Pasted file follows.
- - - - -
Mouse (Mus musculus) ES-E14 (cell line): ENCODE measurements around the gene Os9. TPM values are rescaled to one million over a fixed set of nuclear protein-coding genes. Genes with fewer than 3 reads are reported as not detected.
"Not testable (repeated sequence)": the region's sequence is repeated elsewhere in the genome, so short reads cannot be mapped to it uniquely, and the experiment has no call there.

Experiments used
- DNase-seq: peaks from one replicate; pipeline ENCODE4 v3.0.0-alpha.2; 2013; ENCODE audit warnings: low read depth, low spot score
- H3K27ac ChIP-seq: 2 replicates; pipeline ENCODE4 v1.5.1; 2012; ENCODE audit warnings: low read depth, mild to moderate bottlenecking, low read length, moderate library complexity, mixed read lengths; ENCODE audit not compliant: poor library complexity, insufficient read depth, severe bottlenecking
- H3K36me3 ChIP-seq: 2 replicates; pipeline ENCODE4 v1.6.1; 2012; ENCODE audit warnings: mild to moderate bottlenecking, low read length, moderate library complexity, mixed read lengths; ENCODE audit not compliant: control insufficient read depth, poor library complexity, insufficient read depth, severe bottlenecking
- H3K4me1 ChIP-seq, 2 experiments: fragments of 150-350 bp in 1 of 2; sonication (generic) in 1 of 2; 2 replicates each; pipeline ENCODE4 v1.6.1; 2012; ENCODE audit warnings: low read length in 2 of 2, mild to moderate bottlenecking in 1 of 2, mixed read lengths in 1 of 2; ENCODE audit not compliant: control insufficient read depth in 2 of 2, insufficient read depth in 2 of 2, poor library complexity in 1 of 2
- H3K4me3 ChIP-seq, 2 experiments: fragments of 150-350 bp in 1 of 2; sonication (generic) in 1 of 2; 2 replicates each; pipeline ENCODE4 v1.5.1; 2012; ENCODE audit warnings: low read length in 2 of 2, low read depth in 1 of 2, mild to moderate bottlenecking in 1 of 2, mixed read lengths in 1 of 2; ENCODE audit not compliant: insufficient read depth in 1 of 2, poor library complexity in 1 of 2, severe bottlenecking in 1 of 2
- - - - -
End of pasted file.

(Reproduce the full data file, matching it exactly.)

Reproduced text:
Mouse (Mus musculus) ES-E14 (cell line): ENCODE measurements around the gene Os9. TPM values are rescaled to one million over a fixed set of nuclear protein-coding genes. Genes with fewer than 3 reads are reported as not detected.
"Not testable (repeated sequence)": the region's sequence is repeated elsewhere in the genome, so short reads cannot be mapped to it uniquely, and the experiment has no call there.

Experiments used
- DNase-seq: peaks from one replicate; pipeline ENCODE4 v3.0.0-alpha.2; 2013; ENCODE audit warnings: low read depth, low spot score
- H3K27ac ChIP-seq: 2 replicates; pipeline ENCODE4 v1.5.1; 2012; ENCODE audit warnings: low read depth, mild to moderate bottlenecking, low read length, moderate library complexity, mixed read lengths; ENCODE audit not compliant: poor library complexity, insufficient read depth, severe bottlenecking
- H3K36me3 ChIP-seq: 2 replicates; pipeline ENCODE4 v1.6.1; 2012; ENCODE audit warnings: mild to moderate bottlenecking, low read length, moderate library complexity, mixed read lengths; ENCODE audit not compliant: control insufficient read depth, poor library complexity, insufficient read depth, severe bottlenecking
- H3K4me1 ChIP-seq, 2 experiments: fragments of 150-350 bp in 1 of 2; sonication (generic) in 1 of 2; 2 replicates each; pipeline ENCODE4 v1.6.1; 2012; ENCODE audit warnings: low read length in 2 of 2, mild to moderate bottlenecking in 1 of 2, mixed read lengths in 1 of 2; ENCODE audit not compliant: control insufficient read depth in 2 of 2, insufficient read depth in 2 of 2, poor library complexity in 1 of 2
- H3K4me3 ChIP-seq, 2 experiments: fragments of 150-350 bp in 1 of 2; sonication (generic) in 1 of 2; 2 replicates each; pipeline ENCODE4 v1.5.1; 2012; ENCODE audit warnings: low read length in 2 of 2, low read depth in 1 of 2, mild to moderate bottlenecking in 1 of 2, mixed read lengths in 1 of 2; ENCODE audit not compliant: insufficient read depth in 1 of 2, poor library complexity in 1 of 2, severe bottlenecking in 1 of 2